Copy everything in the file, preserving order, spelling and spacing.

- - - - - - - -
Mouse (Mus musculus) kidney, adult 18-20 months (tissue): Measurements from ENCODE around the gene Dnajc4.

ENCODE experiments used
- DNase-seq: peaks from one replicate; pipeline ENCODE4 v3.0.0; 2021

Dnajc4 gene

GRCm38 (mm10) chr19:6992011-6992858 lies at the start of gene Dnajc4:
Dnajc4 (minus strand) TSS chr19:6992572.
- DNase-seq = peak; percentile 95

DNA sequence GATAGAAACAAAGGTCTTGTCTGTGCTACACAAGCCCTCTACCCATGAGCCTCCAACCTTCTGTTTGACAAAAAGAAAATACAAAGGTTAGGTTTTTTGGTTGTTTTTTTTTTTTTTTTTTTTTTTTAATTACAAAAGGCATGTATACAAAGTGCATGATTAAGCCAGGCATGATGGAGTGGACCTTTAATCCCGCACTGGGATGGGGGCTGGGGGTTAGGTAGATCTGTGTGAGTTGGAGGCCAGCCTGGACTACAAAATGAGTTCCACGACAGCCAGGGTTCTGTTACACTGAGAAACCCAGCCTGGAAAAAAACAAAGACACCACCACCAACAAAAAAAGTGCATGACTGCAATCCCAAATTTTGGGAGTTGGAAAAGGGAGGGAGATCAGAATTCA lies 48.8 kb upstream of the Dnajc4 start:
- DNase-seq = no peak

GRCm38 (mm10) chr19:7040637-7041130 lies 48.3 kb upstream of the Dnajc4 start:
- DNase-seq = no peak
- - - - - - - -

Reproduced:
Mouse (Mus musculus) kidney, adult 18-20 months (tissue): Measurements from ENCODE around the gene Dnajc4.

ENCODE experiments used
- DNase-seq: peaks from one replicate; pipeline ENCODE4 v3.0.0; 2021

Dnajc4 gene

GRCm38 (mm10) chr19:6992011-6992858 lies at the start of gene Dnajc4:
Dnajc4 (minus strand) TSS chr19:6992572.
- DNase-seq = peak; percentile 95

DNA sequence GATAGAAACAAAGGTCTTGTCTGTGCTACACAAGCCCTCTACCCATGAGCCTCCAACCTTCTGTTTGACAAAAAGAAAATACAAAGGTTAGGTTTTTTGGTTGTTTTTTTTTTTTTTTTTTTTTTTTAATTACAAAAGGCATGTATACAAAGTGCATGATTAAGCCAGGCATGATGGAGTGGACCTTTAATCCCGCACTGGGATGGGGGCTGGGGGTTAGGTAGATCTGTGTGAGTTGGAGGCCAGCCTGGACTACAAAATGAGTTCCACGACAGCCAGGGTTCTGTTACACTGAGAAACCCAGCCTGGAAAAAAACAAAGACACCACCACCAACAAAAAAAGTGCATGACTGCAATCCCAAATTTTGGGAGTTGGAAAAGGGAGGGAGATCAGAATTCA lies 48.8 kb upstream of the Dnajc4 start:
- DNase-seq = no peak

GRCm38 (mm10) chr19:7040637-7041130 lies 48.3 kb upstream of the Dnajc4 start:
- DNase-seq = no peak